NEDA EXPLAINER: REAPING DEMOGRAPHIC DIVIDEND

A family of 10 cramped in a half-finished house in Barangay Commonwealth in Quezon City, the Aguases live on a meager income of P12, 000 a month.

Stretching their monthly budget for expenses on food, utilities, transportation, and education is a usual challenge, Aida Aguas, 46, mother of eight, says.

Having eight children to raise, she would constantly look for odd jobs in their neighborhood, such as cleaning and laundry services, to augment the income that her husband gets as an electrician.

With six of their children currently in school, the family still makes ends meet but not without hardships.

Aida admits that family size matters. Sa tingin ko, dalawa o tatlo ang anak para sa maginhawang pamilya (I think a family should have two or three kids to live comfortably), she says

The Aguas household could be viewed as a microcosmic example of the strong connection between wealth and population.

No wonder, demographic dividend has become a development buzzword, sought after by emerging economies like the Philippines.

In a nutshell, demographic dividend is the economic growth experienced by a country as a result of the change in the country's population structure.

It is the product of the demographic transition, which is characterized by markedly declining mortality and fertility rates, resulting in the shrinking of the dependent age (0-14) group and expanding of the workforce (ages 15-64). This transition leads to steadily rising savings and investment rates and, hence, faster economic growth and improved living standards.

Demographic transition has three phases. An initial decline in infant mortality (death rate), with fertility rate remaining high, marks the first phase of the demographic transition. The second phase happens when the share of working-age population becomes large relative to the young dependent ages and the older population (65 years and above).

With the number of productive working-age population at its highest, the economy's growth sharply accelerates. With a bigger workforce that can generate higher income and a less dependent population, the government can allocate its resources for economic development and social services (education, health and nutrition). This is also often referred to as the demographic-economic window of opportunity.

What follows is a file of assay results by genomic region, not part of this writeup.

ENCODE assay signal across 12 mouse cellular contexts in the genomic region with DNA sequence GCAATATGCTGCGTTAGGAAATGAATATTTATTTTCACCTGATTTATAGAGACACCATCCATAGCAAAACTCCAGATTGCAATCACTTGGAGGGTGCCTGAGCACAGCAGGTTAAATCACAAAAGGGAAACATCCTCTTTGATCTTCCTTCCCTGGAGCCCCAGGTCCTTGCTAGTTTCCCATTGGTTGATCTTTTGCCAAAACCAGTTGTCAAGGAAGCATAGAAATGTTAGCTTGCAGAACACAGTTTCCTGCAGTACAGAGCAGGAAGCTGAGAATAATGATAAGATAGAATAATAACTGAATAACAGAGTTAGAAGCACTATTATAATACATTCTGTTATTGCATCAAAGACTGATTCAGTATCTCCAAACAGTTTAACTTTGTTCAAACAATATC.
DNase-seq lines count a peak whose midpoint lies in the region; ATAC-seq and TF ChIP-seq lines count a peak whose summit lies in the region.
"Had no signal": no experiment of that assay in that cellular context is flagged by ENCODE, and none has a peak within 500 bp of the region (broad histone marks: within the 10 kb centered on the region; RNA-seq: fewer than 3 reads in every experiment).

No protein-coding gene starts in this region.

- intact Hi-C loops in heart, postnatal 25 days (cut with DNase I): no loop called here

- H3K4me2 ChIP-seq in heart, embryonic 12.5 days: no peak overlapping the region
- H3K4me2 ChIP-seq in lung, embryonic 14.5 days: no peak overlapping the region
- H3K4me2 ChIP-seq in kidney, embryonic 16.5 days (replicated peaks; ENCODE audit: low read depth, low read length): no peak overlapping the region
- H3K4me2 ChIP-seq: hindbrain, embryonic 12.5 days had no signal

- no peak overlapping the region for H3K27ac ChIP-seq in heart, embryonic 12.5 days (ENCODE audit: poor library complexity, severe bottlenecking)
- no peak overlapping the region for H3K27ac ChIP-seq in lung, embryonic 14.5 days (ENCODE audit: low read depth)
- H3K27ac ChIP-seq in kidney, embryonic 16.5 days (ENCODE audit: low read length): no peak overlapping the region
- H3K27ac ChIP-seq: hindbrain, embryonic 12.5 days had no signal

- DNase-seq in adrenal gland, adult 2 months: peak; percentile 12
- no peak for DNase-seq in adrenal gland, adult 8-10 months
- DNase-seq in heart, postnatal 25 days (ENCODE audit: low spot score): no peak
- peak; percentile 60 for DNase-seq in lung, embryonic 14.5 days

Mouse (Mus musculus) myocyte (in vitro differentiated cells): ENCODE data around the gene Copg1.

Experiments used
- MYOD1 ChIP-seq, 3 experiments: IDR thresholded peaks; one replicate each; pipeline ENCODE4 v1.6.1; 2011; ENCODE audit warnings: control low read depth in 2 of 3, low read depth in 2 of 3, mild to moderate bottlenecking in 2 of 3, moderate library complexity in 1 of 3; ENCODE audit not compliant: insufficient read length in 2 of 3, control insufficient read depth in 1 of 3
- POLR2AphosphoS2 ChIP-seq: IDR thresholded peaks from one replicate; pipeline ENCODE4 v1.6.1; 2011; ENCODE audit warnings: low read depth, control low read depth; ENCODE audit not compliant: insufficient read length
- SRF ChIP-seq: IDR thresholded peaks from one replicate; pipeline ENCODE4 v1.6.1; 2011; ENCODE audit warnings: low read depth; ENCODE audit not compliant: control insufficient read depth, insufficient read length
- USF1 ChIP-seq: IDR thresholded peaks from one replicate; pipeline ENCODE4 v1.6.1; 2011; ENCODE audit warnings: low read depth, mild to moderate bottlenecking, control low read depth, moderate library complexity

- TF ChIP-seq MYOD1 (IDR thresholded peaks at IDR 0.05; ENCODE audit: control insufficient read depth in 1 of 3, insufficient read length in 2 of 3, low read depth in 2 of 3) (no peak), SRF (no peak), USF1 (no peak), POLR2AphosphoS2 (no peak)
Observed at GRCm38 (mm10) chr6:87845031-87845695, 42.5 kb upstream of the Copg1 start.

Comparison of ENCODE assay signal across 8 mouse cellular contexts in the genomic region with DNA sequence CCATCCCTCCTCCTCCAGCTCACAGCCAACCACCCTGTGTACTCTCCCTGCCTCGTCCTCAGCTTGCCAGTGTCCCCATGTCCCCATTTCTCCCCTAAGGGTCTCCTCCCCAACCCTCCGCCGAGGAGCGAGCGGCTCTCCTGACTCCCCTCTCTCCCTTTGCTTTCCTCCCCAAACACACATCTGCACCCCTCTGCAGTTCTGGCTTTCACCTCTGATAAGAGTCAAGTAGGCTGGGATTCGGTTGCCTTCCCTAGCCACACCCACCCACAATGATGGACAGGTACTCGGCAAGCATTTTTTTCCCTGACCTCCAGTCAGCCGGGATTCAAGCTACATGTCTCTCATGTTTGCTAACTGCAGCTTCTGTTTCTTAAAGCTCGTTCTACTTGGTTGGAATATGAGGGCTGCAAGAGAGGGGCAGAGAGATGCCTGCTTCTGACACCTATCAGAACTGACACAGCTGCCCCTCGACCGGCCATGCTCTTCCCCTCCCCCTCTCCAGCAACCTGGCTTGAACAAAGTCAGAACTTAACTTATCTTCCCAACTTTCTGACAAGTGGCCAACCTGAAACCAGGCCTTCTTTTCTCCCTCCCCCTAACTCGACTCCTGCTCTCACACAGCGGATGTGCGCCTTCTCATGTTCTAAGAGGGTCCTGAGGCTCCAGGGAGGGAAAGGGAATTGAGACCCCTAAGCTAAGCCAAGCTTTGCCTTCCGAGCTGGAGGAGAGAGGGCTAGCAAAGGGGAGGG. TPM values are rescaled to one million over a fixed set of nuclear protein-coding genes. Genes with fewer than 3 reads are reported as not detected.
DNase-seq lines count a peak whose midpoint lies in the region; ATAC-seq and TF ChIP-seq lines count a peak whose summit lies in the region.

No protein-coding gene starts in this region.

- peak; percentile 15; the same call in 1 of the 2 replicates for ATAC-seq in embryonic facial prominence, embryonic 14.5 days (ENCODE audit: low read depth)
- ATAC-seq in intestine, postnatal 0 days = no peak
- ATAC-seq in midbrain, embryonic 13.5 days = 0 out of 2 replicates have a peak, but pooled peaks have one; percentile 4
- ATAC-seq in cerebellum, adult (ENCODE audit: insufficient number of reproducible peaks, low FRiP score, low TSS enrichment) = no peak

The success stories of the Philippines' neighboring countries are examples of how governments can fully maximize dividend from this demographic transition.

In East Asia, countries like South Korea, Taiwan and Hong Kong started reaping the dividend as early as the 1980s. Singapore and Thailand got to this point in the 1990s.

Let's look at the Philippines and Thailand's economic growth stories through the World Bank's open data. Thailand and the Philippines were previously referred to as twins, having about the same population size (40 million) and growth rate (5%) back in 1975.

But Thailand's population structure entered the second phase of the demographic transition in the 1990s.

Thailand's total fertility rate (TFR) dropped from 4.48 children per woman in 1975 to 2.1 children in 1990 and 1.7 in 2000. The Philippines' TFR slowly declined from 5.7 children per woman in 1975 to 4.3 children per woman in 1990. By this time, the Philippines and Thailand were called diverging twins.

By 2000, Thailand was already enjoying high economic growth. In 2011, the World Bank upgraded Thailand's income categorization from a lower-middle income economy to an upper-middle income economy. This is based on the country's gross national income, which was at USD4,210 in that year.

Source: The National Economic and Development Authority